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7 mm Lesion on Lung

I'm 40 and quit smoking about 6 weeks ago. During the first 2 weeks I had a lot of left side chest pain and experienced a lot, and I mean a lot of coughing. As it turns out, I had an infection in my chest. After antibiotics, a breathing treatment, and not smoking for 6 weeks, I feel much better. The coughing is gone and I have stopped wheezing. A regular chest x-ray was fine.

I went to my doctor because of the chest pain and he sent me for a CT scan to rule out an embolism. During the CT scan, the radiologist reported a 3 mm calcified granuloma and a 7mm oval lucency with a sclerotic rim of marination on my right lung suggestive of a nonagressive lesion. A follow up scan would be recommnded in 3 months if symptoms are referrable to this area. It is of indeterminate origin.

My doctor has referred me to a pulmonologist. He said it is his policy to refer anyone with any CT scan findings to a specialist. He also said he would not be concerned about the leasion. These apparently are common occurrences in lung CT scans. He says many people have them (including his son) and this one is small and does not have the characteristics of cancer. Most of them turn out to nothing and is quite possible that it is left over from pneumonia or a lung infection.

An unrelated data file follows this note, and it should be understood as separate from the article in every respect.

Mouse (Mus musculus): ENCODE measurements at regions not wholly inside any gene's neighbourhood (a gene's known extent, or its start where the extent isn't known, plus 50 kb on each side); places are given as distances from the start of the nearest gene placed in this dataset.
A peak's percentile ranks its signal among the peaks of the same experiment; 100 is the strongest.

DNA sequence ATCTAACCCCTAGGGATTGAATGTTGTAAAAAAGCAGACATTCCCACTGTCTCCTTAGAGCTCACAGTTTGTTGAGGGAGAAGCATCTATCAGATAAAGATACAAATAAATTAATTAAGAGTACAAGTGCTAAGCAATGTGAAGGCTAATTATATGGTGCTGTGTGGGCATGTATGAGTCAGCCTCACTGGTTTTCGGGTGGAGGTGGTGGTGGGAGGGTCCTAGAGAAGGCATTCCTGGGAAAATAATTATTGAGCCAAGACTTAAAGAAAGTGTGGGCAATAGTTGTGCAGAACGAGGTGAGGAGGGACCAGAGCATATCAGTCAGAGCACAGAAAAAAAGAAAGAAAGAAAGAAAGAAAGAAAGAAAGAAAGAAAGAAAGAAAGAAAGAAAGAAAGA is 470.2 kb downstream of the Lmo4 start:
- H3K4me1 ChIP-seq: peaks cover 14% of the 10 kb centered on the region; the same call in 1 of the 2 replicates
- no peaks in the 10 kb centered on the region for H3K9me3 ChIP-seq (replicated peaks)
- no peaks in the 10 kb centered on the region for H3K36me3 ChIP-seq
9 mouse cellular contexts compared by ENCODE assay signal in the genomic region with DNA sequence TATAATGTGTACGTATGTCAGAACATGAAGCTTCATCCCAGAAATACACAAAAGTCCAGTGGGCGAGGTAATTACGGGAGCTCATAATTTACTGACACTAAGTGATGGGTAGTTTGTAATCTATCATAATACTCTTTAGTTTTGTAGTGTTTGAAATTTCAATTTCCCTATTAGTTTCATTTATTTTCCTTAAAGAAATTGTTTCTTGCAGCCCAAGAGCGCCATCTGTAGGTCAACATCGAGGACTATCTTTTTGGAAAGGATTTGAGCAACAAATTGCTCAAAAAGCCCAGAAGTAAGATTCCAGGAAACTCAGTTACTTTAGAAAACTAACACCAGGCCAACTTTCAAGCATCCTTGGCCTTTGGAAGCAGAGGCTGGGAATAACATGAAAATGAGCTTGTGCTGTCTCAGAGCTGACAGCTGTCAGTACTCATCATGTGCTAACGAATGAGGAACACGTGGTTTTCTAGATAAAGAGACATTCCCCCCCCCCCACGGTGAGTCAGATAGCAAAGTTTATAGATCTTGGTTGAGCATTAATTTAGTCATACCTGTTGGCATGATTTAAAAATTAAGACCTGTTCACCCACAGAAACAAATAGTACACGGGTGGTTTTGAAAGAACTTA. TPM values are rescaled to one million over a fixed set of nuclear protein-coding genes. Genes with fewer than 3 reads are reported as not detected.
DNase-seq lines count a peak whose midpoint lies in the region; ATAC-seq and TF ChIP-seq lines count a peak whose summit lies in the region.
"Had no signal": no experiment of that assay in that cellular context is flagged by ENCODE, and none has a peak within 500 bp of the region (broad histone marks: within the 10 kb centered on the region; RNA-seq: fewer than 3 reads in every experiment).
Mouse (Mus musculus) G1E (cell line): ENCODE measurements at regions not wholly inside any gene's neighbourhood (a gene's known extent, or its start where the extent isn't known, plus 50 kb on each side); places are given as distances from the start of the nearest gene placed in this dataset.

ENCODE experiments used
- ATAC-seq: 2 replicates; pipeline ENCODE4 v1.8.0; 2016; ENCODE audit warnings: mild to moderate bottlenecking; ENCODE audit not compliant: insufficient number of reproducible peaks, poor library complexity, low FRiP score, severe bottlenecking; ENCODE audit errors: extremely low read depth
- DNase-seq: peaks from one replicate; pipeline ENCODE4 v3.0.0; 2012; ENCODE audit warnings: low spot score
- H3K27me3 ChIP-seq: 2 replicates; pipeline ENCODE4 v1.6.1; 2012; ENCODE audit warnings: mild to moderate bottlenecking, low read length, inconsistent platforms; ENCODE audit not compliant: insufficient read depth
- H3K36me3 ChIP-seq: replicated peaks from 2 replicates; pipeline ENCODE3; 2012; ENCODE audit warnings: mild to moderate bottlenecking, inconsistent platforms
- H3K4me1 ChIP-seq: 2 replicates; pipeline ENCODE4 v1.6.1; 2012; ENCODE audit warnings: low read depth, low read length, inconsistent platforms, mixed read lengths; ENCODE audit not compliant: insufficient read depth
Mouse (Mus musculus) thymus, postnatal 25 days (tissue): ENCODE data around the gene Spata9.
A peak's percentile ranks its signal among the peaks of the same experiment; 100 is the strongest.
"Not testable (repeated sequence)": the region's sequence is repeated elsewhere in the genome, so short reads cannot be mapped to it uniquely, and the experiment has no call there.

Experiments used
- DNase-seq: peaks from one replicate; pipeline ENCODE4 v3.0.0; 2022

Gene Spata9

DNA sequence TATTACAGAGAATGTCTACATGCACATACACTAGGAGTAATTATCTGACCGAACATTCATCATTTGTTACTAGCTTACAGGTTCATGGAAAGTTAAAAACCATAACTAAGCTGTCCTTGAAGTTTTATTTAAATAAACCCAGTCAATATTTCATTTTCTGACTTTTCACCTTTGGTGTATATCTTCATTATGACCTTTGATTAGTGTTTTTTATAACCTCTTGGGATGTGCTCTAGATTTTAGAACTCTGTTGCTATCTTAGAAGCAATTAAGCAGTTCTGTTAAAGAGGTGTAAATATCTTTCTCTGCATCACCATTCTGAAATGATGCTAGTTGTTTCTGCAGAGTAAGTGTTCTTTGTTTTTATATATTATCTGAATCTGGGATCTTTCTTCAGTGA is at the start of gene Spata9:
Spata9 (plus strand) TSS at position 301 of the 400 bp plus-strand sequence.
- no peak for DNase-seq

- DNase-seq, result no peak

I'm quite concerned. Is this anything to be overly concerned about?
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First Helper User Profile MandMs
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replied July 1st, 2009
Extremely eHealthy
Calcified nodules on CT are completely harmless and usually represent residua from previous infection or an old dormant infection.
Lucency means that the lung lesion is not solid and is seen darker than the surrounding area.
Less solid lesion are more likely to be malignant.
Lesions with regular border are usually benign.
Since, the lesion is only 7 mm the only thing to do is Ct follow up after 3 months to check if it has grown bigger (measuring a doubling time; lesion that has double its volume within 3 moths is very suggestive for malignancy).


Best wishes!
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